Cyrus the Younger

d. 401 BC

Cyrus the Younger, Son of Darius II and Parysatis, was born after the accession of his father in 424. When, after the victories of Alcibiades, Darius II decided to continue the war against Athens and give strong support to the Spartans, he sent in 408 the young prince into Asia Minor, as satrap of Lydia and Phrygia Major with Cappadocia, and commander of the Persian troops. He gave strenuous support to the Spartans; evidently he had already then formed the design, in which he was supported by his mother, of gaining the throne for himself after the death of his father. In the Spartan general Lysander he found a man who was willing to help him. Cyrus put all his means at the disposal of Lysander in the Peloponnesian War, and brought it about that after the battle of Arginusae, Lysander, whose term as Admiral had expired, was sent out a second time as the real commander (though under a nominal chief) of the Spartan fleet in 405.

At the same time Darius fell ill and called his son to his deathbed; Cyrus handed over all his treasures to Lysander and went to Susa. After the accession of Artaxerxes II. in 404, Tissaphernes denounced the plans of Cyrus against his brother but by the intercession of Parysatis he was pardoned and sent back to his satrapy. Cyrus then managed to gather a large army by beginning a quarrel with Tissaphernes, satrap of Caria, about the Ionian towns; he also pretended to prepare an expedition against the Pisidians, a rebellious mountainous tribe in the Taurus. He allied himself with Clearchus, a partisan of Lysander, who gathered an army of mercenaries in Thrace, and Pharsalus, who collected another army in Thessaly.

In the spring of 401 Cyrus united all his forces and advanced from Sardis, without announcing the object of his expedition. By dexterous management and large promises he overcame the scruples of the Greek troops against the length and danger of the war; a Spartan fleet of thirty-five triremes sent to Cilicia opened the passes of the Amanus into Syria and conveyed to him a Spartan detachment of 700 men under Cheirisophus. The king had only been warned at the last moment by Tissaphernes and gathered an army in all haste; Cyrus advanced into Babylonia, before he met with an enemy. Here the battle of Cunaxa was fought. Cyrus saw that the decision depended on the fate of the king; he therefore wanted Clearchus, the commander of the Greeks, to take the centre against Artaxerxes. But Clearchus, a tactician of the old school, disobeyed. The left wing of the Persians under Tissaphernes avoided a serious conflict with the Greeks; Cyrus in the centre threw himself upon Artaxerxes, but was slain in a desperate struggle. The Persian troops dared not attack the Greeks, but decoyed them into the interior, beyond the Tigris, and tried to annihilate them by treachery. But after their commanders had been taken prisoners, the Greeks forced their way to the Black Sea. By this achievement they had demonstrated the internal weakness of the Persian empire and the absolute superiority of the Greek arms.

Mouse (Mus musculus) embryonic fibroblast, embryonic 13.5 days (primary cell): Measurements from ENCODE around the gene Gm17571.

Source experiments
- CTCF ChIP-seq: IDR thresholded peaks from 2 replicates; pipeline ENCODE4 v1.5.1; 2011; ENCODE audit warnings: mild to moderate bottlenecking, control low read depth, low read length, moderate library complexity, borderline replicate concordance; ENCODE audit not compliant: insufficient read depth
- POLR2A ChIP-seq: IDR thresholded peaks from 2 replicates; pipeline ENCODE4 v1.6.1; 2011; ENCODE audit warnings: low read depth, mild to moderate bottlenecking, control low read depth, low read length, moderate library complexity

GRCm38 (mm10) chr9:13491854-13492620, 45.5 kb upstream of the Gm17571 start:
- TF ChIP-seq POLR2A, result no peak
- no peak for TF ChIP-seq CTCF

The history of Cyrus and of the retreat of the Greeks is told by Xenophon in his Anabasis. The character of Cyrus is highly praised by the ancients, especially by Xenophon and certainly he was much superior to his weak brother in energy and as a general and statesman. If he had ascended the throne he might have regenerated the empire for a while, whereas it utterly decayed under the rule of Artaxerxes II.

—Adapted from the 1911 Encyclopaedia Britannica.

Key events during the life of Cyrus:

408 BC
Became Satrap of Lydia and Phrygia.
  Assisted Sparta in the final years of the Peloponnesian War.
405 BC
Arranged for Lysander to continue as Spartan commander after his term was up.
404 BC
Darius II died. Artaxerxes, brother of Cyrus, ascended to the throne.
  Began collecting mercenary armies in Asia minor.
401 BC
Marched to Susa to give battle to Artaxerxes.
401 BC
Died at the battle of Cunaxa.

Other Resources

Story Links
Book Links
Caesar in Egypt  in  Julius Caesar  by  Jacob Abbott
Man Who Looked Like Hercules in  Tales of the Romans: The Children's Plutarch  by  F. J. Gould
Antony and Cleopatra  in  The Story of the Romans  by  H. A. Guerber
Antony  in  Our Young Folks' Plutarch  by  Rosalie Kaufman
Antony and Cleopatra  in  The Story of Rome  by  Mary Macgregor
Antony and Cleopatra  in  Historical Tales: Roman  by  Charles Morris

Image Links

Cleopatra's Barge
 in Julius Caesar

Cleopatra Entering the Palace of Caesar.
 in Cleopatra

Cleopatra's Sister in the Triumphal Procession
 in Cleopatra

The Raising of Antony to the Upper Window of the Tomb.
 in Cleopatra

Antony and Cleopatra
 in The Story of the Romans

The Dead Cleopatra
 in Greatest Nations - Persia

Cleopatra Brought before Caesar
 in Greatest Nations - Rome

Caesar at Cleopatra's Court
 in Greatest Nations - Rome

The First Meeting of Antony and Cleopatra
 in Greatest Nations - Rome

The Last Feast of Cleopatra
 in Greatest Nations - Rome

Augustus Caesar and Cleopatra
 in Back Matter

The Galley of Cleopatra
 in Historical Tales: Roman

Cleopatra sailed up the river, in a gilded vessel, with purple sails and silver oars.
 in On the Shores of the Great Sea

Fete at the Court of Cleopatra.
 in Old World Hero Stories

Short Biography
Artaxerxes Mnemon King of Persia during the retreat of the Ten Thousand.
Xenophon Historian who led Greek army out of Persia, in retreat of the Ten Thousand.
Lysander Spartan naval Commander who defeated Athens in Peloponnesian War.
Clearchus Spartan mercenary who commanded the 'Ten Thousand' Greeks at Cunaxa. Treacherously killed by Tissaphernes.
Tissaphernes Persian Satrap of Asia Minor during Peloponnesian War. Allied with Sparta.
Pharnabazus Persian satrap who fought Agesilaus in Lydia.
Parysatis Mother of Cyrus and Artaxerxes.